Rutgers University averages 7-10% contamination in our loads.

8) What about liquids contaminating the recycling load?

Liquids can be problematic in any recycling program. It is important to ensure that liquids are removed from materials (specifically bottles and cans) before being placed in receptacles. We didn’t encounter any more problems with liquids in our game day recycling program than we do in our daily campus recycling program.

9) Did you experience any issues from the bin being red and not blue for recycling?

We didn’t note any real issues with the bin coloring. We ensured that ample signage was available for patrons to recycle correctly. It is clear from the data that our signage and containers were effective. The colors helped promote school spirit during the games.

10) In your recycling results, what was the diversion

Rutgers had a 95% increase in recycling from 2011 to 2012. We had a 38% increase in composting from 2011 to 2012. Rutgers had a 77% decrease in trash from 2011 to 2012. (It would have been 100% decrease but a stadium vendor used black bags which caused two rejected loads which were sent to a waste to energy plant and used to generate electricity).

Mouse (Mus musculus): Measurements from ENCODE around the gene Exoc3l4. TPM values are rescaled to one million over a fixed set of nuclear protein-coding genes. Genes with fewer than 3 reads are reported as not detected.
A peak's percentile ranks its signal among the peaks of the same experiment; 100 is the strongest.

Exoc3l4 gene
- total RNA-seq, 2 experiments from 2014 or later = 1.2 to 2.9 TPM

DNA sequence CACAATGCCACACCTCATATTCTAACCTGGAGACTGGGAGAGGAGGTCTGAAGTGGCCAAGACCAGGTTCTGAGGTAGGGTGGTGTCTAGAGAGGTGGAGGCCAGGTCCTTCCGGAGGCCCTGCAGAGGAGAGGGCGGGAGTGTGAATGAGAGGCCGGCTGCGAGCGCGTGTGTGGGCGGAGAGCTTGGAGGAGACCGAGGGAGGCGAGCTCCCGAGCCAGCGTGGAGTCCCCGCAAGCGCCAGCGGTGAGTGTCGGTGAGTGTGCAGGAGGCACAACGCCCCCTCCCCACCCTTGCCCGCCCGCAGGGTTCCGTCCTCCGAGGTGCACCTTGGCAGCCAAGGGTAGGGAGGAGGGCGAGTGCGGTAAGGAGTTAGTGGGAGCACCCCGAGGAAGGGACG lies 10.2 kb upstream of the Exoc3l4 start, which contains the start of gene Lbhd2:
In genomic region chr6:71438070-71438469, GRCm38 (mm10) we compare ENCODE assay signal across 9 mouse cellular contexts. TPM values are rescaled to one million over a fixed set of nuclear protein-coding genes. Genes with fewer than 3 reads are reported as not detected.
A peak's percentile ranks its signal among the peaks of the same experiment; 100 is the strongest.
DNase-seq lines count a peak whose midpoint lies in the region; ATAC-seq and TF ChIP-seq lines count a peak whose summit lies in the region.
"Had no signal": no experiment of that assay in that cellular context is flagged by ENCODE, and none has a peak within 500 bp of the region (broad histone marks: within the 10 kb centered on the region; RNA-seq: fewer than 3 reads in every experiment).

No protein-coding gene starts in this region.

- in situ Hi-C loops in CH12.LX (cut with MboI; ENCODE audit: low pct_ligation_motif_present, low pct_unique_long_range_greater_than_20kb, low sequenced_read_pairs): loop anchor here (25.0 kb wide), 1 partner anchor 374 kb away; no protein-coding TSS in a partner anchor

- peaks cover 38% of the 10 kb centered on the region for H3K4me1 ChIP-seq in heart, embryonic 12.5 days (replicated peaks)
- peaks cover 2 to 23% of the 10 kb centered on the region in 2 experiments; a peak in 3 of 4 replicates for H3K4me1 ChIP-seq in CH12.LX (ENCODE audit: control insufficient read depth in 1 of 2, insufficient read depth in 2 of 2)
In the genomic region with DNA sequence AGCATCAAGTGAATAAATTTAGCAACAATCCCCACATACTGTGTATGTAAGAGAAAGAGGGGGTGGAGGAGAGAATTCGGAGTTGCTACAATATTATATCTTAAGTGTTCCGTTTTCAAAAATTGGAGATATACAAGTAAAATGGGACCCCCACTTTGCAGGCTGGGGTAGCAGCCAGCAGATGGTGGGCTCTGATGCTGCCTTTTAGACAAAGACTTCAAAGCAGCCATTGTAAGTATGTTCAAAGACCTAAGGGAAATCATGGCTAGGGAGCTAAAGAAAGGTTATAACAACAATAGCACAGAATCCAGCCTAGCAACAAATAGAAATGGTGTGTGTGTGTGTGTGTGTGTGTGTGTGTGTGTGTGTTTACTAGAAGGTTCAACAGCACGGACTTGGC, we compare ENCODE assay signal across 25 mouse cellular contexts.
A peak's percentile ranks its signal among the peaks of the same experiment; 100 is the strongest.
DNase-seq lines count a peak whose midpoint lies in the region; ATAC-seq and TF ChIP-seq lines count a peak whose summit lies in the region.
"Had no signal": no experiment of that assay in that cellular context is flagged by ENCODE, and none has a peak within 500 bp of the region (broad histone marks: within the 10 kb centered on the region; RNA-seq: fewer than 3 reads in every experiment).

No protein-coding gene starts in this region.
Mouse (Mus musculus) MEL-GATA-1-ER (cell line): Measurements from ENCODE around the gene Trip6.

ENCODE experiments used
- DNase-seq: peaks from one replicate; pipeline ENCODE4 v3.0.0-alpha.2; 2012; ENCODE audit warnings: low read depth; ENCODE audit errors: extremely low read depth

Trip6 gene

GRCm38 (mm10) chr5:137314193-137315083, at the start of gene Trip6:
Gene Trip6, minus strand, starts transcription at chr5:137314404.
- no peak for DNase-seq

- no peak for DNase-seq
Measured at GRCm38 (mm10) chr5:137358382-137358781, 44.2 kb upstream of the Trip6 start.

11) Does Waste Management consider incineration a waste diversion practice? Do they recognize the Zero Waste International Alliance's definition of Zero Waste?

WM is a full environmental service provider. There is no single commonly accepted definition across the US of either “waste diversion” or "Zero Waste." We respect the fact that our customers and stakeholders (public sector, private sector, NGOs, state and local regulators, etc.) have varying definitions of each and work with their definitions in helping to achieve their goals. Where the customer seeks a "waste diversion" or "zero waste to landfill" solution that includes waste-to-energy (WtE), we can provide that option. Where the customer wants non-combustion options, we have that capacity.